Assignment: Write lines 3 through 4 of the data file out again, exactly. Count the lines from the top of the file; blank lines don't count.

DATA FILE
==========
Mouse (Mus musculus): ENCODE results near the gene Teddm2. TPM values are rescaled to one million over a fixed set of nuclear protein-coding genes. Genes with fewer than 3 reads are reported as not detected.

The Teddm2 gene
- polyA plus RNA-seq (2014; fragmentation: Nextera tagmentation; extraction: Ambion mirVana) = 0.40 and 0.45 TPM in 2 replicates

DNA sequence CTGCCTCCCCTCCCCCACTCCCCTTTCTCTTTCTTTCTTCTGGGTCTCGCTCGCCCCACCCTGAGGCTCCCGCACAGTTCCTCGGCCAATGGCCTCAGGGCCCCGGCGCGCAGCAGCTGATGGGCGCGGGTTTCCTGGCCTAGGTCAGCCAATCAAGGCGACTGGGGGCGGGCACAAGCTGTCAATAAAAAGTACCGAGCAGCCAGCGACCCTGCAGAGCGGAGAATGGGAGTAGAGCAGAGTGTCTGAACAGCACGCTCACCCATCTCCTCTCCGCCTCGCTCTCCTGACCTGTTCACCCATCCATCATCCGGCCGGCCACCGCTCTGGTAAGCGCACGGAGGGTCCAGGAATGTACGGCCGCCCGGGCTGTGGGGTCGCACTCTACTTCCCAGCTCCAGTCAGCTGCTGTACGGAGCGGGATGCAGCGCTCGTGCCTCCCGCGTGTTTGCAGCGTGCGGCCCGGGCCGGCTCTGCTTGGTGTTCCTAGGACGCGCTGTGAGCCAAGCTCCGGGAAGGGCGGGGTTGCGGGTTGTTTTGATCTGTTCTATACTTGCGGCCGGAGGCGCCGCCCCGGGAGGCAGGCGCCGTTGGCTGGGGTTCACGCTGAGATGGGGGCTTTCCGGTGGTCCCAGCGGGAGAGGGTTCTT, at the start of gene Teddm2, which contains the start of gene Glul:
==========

- polyA plus RNA-seq (2014; fragmentation: Nextera tagmentation; extraction: Ambion mirVana) = 0.40 and 0.45 TPM in 2 replicates

DNA sequence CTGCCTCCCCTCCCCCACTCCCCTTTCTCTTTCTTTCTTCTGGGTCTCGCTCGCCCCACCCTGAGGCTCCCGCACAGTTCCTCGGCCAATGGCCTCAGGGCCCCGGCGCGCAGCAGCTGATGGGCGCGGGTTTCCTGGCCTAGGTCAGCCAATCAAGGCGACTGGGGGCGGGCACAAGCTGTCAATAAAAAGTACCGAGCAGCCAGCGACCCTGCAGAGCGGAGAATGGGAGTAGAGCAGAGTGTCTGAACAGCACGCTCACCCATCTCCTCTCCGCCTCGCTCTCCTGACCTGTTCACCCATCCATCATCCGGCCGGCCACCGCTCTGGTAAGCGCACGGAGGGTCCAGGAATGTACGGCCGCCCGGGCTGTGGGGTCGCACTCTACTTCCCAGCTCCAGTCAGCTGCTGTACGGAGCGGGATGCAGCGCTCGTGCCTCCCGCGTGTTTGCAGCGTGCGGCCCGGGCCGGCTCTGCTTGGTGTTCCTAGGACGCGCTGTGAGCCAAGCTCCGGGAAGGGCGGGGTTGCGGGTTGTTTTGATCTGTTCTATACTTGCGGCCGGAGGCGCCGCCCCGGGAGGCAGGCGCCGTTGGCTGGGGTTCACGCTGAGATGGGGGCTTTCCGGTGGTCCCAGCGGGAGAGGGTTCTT, at the start of gene Teddm2, which contains the start of gene Glul: